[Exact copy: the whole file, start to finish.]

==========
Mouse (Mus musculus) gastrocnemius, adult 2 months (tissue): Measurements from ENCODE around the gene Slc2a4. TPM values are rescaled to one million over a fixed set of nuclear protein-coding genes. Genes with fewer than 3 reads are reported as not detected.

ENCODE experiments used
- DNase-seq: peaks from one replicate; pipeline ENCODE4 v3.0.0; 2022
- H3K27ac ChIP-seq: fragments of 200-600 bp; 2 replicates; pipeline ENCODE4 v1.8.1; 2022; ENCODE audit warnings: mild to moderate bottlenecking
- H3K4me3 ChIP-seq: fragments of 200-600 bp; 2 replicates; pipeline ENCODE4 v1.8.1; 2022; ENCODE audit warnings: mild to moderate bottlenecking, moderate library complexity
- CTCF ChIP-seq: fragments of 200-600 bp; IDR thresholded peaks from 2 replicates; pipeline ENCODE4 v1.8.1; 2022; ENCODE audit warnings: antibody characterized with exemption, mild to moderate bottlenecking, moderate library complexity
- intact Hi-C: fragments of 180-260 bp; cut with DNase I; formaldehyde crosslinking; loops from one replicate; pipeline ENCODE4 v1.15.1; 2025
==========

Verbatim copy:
Mouse (Mus musculus) gastrocnemius, adult 2 months (tissue): Measurements from ENCODE around the gene Slc2a4. TPM values are rescaled to one million over a fixed set of nuclear protein-coding genes. Genes with fewer than 3 reads are reported as not detected.

ENCODE experiments used
- DNase-seq: peaks from one replicate; pipeline ENCODE4 v3.0.0; 2022
- H3K27ac ChIP-seq: fragments of 200-600 bp; 2 replicates; pipeline ENCODE4 v1.8.1; 2022; ENCODE audit warnings: mild to moderate bottlenecking
- H3K4me3 ChIP-seq: fragments of 200-600 bp; 2 replicates; pipeline ENCODE4 v1.8.1; 2022; ENCODE audit warnings: mild to moderate bottlenecking, moderate library complexity
- CTCF ChIP-seq: fragments of 200-600 bp; IDR thresholded peaks from 2 replicates; pipeline ENCODE4 v1.8.1; 2022; ENCODE audit warnings: antibody characterized with exemption, mild to moderate bottlenecking, moderate library complexity
- intact Hi-C: fragments of 180-260 bp; cut with DNase I; formaldehyde crosslinking; loops from one replicate; pipeline ENCODE4 v1.15.1; 2025